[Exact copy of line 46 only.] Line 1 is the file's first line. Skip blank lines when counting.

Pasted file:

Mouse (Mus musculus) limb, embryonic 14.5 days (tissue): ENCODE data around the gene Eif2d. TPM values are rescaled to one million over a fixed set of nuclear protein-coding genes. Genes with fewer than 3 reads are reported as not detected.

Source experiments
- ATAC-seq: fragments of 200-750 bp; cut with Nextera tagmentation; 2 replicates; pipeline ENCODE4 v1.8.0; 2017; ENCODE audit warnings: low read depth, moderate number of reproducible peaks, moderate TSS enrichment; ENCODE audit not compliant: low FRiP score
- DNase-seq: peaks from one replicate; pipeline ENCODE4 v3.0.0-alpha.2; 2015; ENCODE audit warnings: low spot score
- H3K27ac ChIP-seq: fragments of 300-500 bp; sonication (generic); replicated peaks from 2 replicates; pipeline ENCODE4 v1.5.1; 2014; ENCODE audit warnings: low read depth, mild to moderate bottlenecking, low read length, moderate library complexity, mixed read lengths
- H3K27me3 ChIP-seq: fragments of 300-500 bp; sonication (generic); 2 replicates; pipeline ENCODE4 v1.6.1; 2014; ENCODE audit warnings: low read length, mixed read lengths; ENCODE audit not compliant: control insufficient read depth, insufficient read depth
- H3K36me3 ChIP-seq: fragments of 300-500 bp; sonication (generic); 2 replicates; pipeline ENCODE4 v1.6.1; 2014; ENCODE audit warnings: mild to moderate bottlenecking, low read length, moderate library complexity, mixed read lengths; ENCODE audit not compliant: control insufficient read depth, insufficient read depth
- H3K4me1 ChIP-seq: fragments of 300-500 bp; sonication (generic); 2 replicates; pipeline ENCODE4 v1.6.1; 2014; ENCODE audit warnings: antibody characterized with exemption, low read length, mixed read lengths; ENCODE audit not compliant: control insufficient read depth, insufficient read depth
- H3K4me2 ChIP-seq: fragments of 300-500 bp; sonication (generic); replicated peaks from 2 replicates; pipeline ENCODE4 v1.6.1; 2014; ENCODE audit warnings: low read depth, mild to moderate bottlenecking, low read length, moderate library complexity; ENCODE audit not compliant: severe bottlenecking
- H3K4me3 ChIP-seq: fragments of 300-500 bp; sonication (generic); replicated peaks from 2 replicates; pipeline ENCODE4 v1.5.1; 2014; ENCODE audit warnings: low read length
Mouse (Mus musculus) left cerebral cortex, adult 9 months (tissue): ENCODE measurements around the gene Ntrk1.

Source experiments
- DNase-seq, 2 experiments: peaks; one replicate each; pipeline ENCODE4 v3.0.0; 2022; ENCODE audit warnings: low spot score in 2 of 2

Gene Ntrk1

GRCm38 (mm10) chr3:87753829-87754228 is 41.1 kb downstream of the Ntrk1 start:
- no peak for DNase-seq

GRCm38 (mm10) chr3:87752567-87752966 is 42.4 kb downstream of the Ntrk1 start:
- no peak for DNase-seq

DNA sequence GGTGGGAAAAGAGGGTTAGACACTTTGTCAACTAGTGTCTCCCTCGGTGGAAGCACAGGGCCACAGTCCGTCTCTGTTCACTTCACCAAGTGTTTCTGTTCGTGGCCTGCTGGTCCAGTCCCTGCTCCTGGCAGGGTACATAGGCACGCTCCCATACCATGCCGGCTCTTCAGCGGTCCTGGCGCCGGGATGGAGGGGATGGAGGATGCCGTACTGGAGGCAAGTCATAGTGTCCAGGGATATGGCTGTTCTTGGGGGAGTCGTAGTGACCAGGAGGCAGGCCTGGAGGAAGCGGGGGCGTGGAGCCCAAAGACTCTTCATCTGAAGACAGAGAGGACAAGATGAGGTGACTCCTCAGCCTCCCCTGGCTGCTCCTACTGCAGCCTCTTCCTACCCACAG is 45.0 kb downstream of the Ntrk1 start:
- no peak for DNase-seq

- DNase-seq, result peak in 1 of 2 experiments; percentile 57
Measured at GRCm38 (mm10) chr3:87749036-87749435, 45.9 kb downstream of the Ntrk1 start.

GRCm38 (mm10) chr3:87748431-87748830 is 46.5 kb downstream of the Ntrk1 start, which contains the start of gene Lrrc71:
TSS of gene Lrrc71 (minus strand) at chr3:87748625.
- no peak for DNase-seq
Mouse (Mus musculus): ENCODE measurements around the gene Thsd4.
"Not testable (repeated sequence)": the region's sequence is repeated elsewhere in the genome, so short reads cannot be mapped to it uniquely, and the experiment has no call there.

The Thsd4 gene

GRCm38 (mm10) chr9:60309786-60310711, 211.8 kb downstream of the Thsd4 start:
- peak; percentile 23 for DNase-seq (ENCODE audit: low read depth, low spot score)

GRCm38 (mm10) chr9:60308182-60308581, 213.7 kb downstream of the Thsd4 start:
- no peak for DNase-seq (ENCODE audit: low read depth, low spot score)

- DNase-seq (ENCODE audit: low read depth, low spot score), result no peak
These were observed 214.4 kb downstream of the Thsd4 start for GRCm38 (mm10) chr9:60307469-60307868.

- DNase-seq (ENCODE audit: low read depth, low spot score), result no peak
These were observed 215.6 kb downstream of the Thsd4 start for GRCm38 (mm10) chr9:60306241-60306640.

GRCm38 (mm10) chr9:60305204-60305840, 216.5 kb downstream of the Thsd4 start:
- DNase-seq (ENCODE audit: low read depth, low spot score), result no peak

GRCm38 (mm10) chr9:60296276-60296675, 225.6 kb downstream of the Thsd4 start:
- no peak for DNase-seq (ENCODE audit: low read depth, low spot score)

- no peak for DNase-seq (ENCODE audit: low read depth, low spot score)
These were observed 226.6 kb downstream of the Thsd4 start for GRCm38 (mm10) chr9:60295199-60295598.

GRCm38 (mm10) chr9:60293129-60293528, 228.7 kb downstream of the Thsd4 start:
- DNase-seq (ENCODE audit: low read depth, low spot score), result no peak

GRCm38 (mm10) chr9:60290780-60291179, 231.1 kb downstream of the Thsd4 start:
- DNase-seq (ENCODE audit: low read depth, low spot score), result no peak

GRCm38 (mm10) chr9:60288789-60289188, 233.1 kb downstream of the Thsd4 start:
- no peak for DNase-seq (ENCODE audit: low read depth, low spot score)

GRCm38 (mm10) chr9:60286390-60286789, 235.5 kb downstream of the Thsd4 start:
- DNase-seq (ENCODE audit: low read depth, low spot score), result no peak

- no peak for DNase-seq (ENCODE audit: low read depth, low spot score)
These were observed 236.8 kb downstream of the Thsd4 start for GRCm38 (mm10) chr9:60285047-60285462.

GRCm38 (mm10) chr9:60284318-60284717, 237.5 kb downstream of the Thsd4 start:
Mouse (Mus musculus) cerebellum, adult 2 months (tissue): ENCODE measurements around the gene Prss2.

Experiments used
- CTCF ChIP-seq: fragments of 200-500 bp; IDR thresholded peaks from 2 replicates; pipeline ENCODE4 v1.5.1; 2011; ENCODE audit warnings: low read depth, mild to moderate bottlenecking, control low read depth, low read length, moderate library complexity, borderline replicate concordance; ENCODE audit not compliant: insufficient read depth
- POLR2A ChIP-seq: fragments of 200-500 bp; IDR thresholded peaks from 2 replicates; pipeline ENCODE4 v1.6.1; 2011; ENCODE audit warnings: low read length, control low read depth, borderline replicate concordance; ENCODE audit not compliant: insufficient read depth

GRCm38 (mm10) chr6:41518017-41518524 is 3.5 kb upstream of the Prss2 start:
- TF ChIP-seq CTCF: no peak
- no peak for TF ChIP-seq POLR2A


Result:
- DNase-seq (ENCODE audit: low read depth, low spot score), result no peak